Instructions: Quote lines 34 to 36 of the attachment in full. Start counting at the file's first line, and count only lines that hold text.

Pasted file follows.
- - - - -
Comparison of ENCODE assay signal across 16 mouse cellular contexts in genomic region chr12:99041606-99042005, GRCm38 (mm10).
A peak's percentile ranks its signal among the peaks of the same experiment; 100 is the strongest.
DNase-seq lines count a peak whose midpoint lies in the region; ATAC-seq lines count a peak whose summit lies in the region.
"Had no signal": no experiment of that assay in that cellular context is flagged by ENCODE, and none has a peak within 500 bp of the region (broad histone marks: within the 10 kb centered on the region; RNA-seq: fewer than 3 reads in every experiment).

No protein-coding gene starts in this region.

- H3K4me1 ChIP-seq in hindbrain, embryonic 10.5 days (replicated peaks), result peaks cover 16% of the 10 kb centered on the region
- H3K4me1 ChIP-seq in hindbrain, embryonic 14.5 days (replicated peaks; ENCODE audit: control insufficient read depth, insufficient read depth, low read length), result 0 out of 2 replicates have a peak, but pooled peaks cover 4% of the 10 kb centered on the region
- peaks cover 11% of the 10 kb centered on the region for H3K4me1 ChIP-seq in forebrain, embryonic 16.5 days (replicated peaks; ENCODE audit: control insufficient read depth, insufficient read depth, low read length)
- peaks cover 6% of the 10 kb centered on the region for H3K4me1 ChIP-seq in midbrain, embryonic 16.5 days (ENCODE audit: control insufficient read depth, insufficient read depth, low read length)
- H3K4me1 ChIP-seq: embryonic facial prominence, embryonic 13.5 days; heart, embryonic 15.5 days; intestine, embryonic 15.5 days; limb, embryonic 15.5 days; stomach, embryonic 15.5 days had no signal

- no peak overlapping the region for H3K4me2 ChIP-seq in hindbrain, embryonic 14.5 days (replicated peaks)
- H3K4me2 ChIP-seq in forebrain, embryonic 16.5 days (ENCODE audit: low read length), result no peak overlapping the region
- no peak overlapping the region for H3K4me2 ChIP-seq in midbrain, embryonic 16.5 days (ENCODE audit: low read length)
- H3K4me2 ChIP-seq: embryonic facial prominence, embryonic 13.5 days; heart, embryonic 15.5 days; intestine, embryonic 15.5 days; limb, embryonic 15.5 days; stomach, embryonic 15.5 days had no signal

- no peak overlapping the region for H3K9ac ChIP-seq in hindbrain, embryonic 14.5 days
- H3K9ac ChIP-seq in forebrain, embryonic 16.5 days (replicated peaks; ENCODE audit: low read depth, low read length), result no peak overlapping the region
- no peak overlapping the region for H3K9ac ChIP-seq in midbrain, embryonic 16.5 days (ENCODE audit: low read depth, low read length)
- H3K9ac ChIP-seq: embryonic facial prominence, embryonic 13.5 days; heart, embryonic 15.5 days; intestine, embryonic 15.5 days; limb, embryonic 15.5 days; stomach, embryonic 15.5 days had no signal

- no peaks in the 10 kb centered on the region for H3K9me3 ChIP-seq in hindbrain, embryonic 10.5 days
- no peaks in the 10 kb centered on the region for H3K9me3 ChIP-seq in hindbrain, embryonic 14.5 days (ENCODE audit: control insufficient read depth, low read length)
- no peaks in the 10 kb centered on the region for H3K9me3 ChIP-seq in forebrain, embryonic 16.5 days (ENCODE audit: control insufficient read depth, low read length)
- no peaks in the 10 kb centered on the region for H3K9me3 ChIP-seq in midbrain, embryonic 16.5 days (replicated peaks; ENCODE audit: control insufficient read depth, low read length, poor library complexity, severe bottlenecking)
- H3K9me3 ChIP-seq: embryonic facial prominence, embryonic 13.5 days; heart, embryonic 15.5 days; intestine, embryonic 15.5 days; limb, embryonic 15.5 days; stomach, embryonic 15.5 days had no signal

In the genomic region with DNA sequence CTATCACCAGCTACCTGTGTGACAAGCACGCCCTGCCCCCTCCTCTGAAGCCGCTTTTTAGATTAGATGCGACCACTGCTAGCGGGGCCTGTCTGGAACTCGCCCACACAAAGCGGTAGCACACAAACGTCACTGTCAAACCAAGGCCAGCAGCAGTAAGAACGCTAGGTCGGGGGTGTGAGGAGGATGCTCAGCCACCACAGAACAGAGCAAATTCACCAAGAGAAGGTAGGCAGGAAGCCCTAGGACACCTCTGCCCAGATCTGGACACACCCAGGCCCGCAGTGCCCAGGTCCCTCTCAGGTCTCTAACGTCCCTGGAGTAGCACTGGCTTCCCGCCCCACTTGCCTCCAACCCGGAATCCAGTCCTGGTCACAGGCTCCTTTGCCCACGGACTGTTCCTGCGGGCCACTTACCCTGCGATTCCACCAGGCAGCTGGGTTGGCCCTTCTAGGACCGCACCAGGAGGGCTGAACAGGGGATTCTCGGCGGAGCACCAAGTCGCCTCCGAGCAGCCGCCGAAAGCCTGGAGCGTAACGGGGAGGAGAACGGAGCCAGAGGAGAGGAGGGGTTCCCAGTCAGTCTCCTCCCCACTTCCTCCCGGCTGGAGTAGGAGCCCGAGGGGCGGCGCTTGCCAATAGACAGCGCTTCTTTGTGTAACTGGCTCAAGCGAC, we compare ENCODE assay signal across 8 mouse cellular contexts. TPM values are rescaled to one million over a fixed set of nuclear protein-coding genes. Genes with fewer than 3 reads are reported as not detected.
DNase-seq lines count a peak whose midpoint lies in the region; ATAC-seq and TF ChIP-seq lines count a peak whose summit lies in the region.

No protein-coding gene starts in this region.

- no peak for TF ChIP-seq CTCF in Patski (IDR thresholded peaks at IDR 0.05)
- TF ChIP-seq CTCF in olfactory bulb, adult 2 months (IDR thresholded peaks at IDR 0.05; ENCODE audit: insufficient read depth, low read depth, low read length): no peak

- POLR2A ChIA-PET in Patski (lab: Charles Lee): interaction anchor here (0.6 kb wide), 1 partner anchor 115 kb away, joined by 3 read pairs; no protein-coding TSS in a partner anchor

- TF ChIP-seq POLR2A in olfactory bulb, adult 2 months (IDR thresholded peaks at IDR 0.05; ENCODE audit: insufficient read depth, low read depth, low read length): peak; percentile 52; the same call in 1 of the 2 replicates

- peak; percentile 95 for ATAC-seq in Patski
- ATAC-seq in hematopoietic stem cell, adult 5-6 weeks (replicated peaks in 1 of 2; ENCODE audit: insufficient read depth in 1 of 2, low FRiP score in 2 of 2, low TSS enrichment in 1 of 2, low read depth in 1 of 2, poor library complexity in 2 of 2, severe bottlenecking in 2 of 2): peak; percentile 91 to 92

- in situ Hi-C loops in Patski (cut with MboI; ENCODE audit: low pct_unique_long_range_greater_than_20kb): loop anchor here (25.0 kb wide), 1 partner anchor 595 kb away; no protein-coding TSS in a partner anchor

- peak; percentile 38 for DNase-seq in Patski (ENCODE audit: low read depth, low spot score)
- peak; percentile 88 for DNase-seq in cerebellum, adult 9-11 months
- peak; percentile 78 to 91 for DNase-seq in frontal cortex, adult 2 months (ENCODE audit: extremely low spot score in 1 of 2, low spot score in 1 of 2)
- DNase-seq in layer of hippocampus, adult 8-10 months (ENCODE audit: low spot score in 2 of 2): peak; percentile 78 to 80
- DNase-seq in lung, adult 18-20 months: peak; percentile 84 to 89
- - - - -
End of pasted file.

- peak; percentile 38 for DNase-seq in Patski (ENCODE audit: low read depth, low spot score)
- peak; percentile 88 for DNase-seq in cerebellum, adult 9-11 months
- peak; percentile 78 to 91 for DNase-seq in frontal cortex, adult 2 months (ENCODE audit: extremely low spot score in 1 of 2, low spot score in 1 of 2)